Human skeletal muscle function and metabolism during intense exercise at high O2 and N2 pressures
1987 (English)In: Journal of applied physiology, ISSN 8750-7587, E-ISSN 1522-1601, Vol. 63, no 2, 571-575 p.Article in journal (Refereed) Published
The maximal contractile force (peak torque) of the quadriceps femoris was studied during 60 repeated unilateral dynamic knee extensions in nine subjects under three different conditions, viz., during air breathing at normal (1 ATA) and raised (6 ATA) ambient pressures and during O2 breathing at 1.3 ATA. In six subjects the electromyographic (EMG) activity of the working muscle was recorded. Muscle biopsies were obtained from the vastus lateralis before, immediately after, and 1 min after exercise. Tissue specimens were subsequently assayed for various muscle metabolites. Peak torque, as an average of the 60 knee extensions, was higher (P less than 0.05) at 1.3 ATA than at 6 or 1 ATA. Peak torque of the exercising muscle declined more rapidly at 1 ATA than at 1.3 ATA, differing in the final 24 contractions by 14%. At 6 ATA peak torque of the initial 12 contractions was 6% lower (P less than 0.05) than at 1 ATA but equaled 1-ATA values in the latter third of the exercise bout. Although the EMG activity at 1 ATA increased relative to that at 6 ATA as exercise proceeded, the rate of force decline was greater at 1 ATA. Despite greater total work produced at 1.3 ATA than at 1 ATA, the metabolic response to exercise was not substantially altered at increased O2 pressure. However, the restitution rate of energy-rich phosphagens and the elimination of lactate during recovery were greater (P less than 0.05) at 1.3 ATA. These results suggest that hyperoxia may enhance the rate of energy release, whereas high N2 pressure and/or high hydrostatic pressure seem to interfere with neuromuscular activity.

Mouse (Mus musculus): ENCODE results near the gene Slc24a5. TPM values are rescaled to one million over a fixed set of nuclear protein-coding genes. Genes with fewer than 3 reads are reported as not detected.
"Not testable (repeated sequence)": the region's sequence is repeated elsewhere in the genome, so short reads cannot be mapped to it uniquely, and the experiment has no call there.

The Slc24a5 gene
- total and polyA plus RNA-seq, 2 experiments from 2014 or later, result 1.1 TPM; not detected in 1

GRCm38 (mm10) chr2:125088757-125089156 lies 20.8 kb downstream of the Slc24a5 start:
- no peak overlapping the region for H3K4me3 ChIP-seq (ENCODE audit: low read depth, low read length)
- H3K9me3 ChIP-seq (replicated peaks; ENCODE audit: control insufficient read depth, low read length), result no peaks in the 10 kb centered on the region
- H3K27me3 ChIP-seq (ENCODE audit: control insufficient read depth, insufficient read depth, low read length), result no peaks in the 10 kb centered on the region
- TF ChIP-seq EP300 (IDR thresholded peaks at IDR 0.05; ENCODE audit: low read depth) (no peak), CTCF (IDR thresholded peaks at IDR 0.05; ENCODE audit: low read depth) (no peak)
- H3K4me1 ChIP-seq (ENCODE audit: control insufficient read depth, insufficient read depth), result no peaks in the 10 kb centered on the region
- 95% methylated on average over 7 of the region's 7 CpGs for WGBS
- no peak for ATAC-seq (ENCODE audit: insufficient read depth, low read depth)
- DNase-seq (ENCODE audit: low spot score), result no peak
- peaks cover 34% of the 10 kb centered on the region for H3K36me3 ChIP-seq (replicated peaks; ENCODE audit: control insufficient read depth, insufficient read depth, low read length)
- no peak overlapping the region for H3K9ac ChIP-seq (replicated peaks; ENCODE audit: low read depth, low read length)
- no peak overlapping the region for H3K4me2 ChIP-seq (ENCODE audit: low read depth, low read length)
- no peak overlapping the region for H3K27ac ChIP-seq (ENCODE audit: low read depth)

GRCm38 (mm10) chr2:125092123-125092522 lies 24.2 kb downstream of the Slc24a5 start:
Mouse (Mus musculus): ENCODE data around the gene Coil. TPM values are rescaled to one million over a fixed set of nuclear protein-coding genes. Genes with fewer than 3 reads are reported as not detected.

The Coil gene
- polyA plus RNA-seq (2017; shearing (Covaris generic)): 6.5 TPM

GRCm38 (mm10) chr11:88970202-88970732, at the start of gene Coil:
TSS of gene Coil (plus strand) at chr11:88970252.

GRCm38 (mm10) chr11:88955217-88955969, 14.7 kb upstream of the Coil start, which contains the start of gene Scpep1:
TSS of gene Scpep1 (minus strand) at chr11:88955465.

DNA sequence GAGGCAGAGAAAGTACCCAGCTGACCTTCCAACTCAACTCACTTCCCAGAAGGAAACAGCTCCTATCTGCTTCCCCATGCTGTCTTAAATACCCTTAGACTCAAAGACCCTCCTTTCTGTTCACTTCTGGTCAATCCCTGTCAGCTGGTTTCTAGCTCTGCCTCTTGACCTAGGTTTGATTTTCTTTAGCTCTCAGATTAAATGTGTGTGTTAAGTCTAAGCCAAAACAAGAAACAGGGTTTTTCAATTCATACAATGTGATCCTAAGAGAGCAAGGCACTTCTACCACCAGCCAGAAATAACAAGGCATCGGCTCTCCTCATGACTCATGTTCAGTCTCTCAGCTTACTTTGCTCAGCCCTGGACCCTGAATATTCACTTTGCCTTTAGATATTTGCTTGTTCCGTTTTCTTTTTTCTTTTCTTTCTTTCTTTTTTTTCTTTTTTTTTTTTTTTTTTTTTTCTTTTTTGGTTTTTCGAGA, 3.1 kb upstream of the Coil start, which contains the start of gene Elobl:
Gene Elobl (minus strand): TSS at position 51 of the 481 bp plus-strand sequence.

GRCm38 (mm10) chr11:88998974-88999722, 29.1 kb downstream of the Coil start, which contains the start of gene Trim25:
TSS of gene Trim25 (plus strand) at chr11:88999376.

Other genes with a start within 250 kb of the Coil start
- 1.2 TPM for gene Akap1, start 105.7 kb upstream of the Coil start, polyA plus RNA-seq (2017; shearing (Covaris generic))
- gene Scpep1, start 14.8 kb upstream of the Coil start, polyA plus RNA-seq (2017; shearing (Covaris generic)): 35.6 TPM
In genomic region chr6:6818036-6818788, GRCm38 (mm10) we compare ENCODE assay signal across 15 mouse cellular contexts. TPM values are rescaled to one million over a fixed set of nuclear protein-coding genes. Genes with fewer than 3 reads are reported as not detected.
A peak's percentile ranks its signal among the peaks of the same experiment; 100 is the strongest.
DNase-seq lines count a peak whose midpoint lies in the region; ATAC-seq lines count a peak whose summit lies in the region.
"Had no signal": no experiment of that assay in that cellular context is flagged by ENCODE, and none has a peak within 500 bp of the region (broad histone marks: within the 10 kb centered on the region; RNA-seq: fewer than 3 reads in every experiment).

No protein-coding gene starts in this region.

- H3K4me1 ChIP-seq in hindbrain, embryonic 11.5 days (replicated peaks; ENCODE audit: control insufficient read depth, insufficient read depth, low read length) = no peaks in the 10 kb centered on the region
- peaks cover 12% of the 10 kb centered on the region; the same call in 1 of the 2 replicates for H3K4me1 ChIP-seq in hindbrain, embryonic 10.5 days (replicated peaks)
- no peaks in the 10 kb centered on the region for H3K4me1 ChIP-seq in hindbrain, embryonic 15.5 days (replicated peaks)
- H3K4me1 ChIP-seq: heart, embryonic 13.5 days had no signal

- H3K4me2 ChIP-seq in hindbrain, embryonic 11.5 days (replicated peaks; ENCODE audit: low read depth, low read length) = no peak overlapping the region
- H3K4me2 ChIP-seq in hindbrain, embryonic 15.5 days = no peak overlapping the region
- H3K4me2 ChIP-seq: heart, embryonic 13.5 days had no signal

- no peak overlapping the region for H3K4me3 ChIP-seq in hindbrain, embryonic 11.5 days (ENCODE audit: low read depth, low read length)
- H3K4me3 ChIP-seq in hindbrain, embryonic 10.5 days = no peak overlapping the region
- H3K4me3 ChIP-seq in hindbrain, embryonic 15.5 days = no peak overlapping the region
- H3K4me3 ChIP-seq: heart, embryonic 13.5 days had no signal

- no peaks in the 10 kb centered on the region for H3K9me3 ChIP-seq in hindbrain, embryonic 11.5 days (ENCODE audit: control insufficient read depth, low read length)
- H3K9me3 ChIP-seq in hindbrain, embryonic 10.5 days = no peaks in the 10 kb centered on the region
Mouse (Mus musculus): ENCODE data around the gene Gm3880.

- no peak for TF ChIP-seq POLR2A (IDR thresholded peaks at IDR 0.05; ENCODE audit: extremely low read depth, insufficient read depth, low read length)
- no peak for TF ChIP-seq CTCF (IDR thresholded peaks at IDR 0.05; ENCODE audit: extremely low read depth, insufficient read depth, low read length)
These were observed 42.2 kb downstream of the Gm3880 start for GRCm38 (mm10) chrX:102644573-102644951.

Place, publisher, year, edition, pages
1987. Vol. 63, no 2, 571-575 p.
hyperoxia, muscle fatigue, fast- and slow-twitch muscle fibers, electromyographic activity, heart rate
IdentifiersURN: urn:nbn:se:kth:diva-44635PubMedID: 3654415OAI: oai:DiVA.org:kth-44635DiVA: diva2:452172
QC 201111022011-10-282011-10-252011-11-02Bibliographically approved